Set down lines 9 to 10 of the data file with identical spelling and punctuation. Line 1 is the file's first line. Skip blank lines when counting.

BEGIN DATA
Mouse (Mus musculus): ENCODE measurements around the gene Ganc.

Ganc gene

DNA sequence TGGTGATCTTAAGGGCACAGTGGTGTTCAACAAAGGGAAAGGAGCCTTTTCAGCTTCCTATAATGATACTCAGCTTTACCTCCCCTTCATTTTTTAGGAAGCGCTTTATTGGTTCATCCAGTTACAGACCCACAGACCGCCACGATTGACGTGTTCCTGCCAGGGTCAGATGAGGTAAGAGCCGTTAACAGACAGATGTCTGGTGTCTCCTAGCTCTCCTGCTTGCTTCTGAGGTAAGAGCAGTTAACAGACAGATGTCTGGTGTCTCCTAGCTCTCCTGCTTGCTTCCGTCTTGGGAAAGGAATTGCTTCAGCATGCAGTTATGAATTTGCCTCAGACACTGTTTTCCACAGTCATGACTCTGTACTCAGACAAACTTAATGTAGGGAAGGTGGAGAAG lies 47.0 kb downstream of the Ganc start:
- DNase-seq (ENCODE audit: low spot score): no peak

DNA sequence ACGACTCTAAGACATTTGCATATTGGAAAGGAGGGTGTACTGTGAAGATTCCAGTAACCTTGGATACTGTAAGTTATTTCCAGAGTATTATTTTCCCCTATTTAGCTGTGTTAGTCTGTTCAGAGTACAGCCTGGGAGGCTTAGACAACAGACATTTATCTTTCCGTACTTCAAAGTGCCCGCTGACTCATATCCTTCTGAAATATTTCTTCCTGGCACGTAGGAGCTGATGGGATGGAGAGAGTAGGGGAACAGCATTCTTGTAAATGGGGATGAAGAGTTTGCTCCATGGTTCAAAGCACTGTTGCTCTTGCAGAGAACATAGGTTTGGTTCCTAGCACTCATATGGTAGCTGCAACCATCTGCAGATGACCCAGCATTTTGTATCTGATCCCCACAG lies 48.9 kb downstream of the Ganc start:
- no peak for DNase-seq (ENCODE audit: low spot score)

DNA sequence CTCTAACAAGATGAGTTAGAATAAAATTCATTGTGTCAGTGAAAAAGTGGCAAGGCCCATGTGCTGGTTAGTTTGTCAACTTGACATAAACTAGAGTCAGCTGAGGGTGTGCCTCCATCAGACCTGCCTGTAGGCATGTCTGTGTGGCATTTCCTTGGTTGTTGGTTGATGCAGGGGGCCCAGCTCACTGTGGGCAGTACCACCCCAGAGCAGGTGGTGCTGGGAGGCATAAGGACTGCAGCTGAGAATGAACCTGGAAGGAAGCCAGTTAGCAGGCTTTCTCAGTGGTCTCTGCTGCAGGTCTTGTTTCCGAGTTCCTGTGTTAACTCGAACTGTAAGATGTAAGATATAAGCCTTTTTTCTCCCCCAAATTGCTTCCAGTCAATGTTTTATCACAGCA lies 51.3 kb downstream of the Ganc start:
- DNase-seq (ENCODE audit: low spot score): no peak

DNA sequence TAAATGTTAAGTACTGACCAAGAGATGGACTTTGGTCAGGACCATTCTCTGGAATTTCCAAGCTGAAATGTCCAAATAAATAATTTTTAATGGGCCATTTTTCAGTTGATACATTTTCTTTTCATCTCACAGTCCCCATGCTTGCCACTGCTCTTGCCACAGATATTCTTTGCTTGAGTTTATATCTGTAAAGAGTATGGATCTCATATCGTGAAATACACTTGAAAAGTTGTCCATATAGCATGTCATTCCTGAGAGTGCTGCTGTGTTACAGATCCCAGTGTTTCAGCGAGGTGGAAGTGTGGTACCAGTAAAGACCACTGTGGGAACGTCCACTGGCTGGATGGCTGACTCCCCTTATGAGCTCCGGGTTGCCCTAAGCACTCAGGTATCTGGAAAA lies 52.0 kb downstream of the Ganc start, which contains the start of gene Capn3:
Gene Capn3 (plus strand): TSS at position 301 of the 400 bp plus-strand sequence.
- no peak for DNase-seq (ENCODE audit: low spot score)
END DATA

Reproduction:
DNA sequence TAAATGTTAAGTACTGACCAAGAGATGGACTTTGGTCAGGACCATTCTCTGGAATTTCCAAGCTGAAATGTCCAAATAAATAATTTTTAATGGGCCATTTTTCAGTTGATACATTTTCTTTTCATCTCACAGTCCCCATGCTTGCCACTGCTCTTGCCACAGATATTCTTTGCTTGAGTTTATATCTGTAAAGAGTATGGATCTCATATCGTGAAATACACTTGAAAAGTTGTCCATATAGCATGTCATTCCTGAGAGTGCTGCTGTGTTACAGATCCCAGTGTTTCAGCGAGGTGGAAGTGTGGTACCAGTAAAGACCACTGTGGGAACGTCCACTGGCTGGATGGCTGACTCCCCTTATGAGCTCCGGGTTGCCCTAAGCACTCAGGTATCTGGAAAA lies 52.0 kb downstream of the Ganc start, which contains the start of gene Capn3:
Gene Capn3 (plus strand): TSS at position 301 of the 400 bp plus-strand sequence.